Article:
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Today in Florida, I pledged to stand with the people of Cuba and Venezuela in their fight against oppression- cont: https://t.co/8eELqk2wUw— Donald J. Trump (@realDonaldTrump) November 8, 2016
On election day the Pew Research Center placed the percentage of Cuban Americans voting for Donald Trump at 54% and that is asserted by some to be a conservative estimate.
Let us do the math if as some claim 570,878 Cuban Americans voted in the 2016 election and Mr. Trump saw a 21 point shift in support that correlates with his announced change in Cuba policy this translated to 119,884 additional votes. A total of 308,274 Cuban Americans voted for Mr. Donald Trump. Now Mauricio Claver-Carone makes the case that the actual percentage maybe above 60%.
Not only does that overall number increase to 342,527 but also the number of Cuban Americans that switched their vote in favor of the New York businessman after he rejected Obama's Cuba policy is also higher at 154,137 votes.
Considering that President Elect Trump's margin of victory over Hillary Clinton in Florida was just 119,970 votes and the argument is not just that Cuban Americans were critical to the New York businessman's victory but that the dramatic increase in support was linked to U.S. Cuba policy and its rejection by a large number of Cuban American voters according to exit polls. At the low range the shift in that vote alone, possibly Cuba policy single issue voters, was at a minimum 86 votes short of providing the margin for taking Florida or at the higher end exceeded it by 34,167 votes.
If the Florida International University Cuba Poll were accurate and a majority of voting Cuban Americans supported Obama's Cuba policy then President Elect Trump would not have seen a 19 point surge in support when he promised to rollback President Obama's Cuba policy. Furthermore in South Florida one would not have seen all the well financed anti-embargo candidates running for Federal office defeated by crushing margins, even in majority Democrat districts.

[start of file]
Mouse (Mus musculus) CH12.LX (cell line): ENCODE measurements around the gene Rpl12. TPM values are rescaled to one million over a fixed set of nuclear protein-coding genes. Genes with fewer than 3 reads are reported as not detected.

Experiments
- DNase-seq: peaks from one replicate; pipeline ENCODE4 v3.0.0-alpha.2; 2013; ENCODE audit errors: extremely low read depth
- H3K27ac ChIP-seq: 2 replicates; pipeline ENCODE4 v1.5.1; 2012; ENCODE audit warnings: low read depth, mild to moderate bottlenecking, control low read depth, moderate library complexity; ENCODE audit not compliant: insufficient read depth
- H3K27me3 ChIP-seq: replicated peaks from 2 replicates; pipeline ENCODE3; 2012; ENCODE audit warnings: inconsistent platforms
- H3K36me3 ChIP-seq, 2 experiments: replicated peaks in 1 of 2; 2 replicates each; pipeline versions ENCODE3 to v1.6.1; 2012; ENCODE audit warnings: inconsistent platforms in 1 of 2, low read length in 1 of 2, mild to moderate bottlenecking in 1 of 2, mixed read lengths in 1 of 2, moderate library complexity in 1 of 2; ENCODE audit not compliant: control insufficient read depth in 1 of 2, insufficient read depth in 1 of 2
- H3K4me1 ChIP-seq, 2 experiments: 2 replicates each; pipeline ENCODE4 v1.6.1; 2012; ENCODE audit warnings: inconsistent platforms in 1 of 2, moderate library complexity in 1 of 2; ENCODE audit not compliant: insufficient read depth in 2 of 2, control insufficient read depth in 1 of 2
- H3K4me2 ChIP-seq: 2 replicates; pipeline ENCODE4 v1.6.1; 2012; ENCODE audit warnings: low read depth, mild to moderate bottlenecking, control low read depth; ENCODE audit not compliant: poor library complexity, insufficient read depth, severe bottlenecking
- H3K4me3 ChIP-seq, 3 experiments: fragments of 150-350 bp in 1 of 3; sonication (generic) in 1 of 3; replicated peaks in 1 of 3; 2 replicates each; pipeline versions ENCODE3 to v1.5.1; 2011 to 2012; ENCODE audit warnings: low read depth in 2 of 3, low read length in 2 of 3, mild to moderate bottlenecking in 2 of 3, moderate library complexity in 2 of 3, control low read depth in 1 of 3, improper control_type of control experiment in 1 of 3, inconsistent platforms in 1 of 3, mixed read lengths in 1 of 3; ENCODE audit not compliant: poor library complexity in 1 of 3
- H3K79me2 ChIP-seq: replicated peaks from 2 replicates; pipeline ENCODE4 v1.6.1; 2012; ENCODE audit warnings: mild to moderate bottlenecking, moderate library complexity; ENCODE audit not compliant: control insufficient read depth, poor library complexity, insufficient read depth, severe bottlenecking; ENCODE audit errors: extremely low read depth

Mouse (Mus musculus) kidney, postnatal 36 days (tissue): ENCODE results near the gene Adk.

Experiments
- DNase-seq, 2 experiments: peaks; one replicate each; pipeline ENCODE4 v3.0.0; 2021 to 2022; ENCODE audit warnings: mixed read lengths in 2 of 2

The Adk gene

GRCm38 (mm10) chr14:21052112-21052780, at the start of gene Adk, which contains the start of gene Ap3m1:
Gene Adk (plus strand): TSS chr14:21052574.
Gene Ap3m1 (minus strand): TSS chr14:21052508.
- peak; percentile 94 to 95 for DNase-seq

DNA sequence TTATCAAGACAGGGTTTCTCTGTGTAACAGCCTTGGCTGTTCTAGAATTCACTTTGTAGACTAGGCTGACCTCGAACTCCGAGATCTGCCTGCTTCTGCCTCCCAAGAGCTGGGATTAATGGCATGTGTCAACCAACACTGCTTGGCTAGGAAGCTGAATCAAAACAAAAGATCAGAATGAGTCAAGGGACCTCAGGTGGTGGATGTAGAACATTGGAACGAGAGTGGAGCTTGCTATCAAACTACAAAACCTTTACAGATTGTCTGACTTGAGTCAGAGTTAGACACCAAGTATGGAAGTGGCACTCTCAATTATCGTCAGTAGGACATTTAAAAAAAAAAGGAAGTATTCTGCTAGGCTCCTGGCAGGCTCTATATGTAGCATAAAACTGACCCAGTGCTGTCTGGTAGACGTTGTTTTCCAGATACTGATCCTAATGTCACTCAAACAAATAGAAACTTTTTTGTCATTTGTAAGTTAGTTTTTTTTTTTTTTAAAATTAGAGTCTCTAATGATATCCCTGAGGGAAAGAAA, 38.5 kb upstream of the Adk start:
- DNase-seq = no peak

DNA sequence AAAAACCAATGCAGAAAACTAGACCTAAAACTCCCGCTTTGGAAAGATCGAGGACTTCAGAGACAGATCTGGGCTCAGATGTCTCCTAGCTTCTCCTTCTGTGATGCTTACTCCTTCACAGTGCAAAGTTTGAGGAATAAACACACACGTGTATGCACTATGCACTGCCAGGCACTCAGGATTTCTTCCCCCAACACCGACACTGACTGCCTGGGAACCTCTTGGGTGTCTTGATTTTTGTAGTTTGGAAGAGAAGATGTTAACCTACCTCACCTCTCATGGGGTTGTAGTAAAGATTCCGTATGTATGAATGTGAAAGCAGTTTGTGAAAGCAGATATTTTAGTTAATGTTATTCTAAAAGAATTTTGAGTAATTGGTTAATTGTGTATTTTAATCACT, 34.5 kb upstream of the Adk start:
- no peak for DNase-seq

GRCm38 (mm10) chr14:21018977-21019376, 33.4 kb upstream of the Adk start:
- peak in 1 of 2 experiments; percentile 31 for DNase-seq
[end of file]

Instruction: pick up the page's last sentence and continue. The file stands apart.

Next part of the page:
There are those now who claim that the Cuban American vote was not a decisive factor in Trump's victory in Florida. They are wrong. This is not a matter of opinion but of the course of events over the past seven months and the math explained above.
The Latino Decisions poll used by those making this claim is problematic for a number of reasons such as: it being sponsored by the National Council of La Raza that has a vested interest in pushing a particular narrative, it is a push poll with questions that provide information that would negatively impact the Latino vote for Republicans and finally no questions were asked about Obama's Cuba policy and how it would impact the vote. They could have also asked some of the following questions:
Would you be more or less likely to vote for Hillary Clinton after learning that she pressed President Obama to normalize relations with the Castro dictatorship and remove economic sanctions with no regards to the human rights situation in Cuba?
Would you be more or less likely to vote for Hillary Clinton after learning that not only did President Bill Clinton shake hands with Fidel Castro in 2000 and open up cash and carry trade with Cuba a few months later but also met with and warmly received Raul Castro in 2015 in New York City?
Would you be more or less likely to vote for Hillary Clinton after learning that the Cuba policy she lobbied for in the Obama Administration approved deals that led to discrimination against Cuban Americans because of their national origin denying them equal treatment because American companies Carnival and American Airlines wanted to bend over backwards to Cuban government demands?
If Latino Decisions had asked these question and as it did with their push poll questions informing on Republican hostility to President Obama's executive orders on immigration then the depth of Cuban American outrage could have been reflected in the polling and so many would not have been surprised on election day.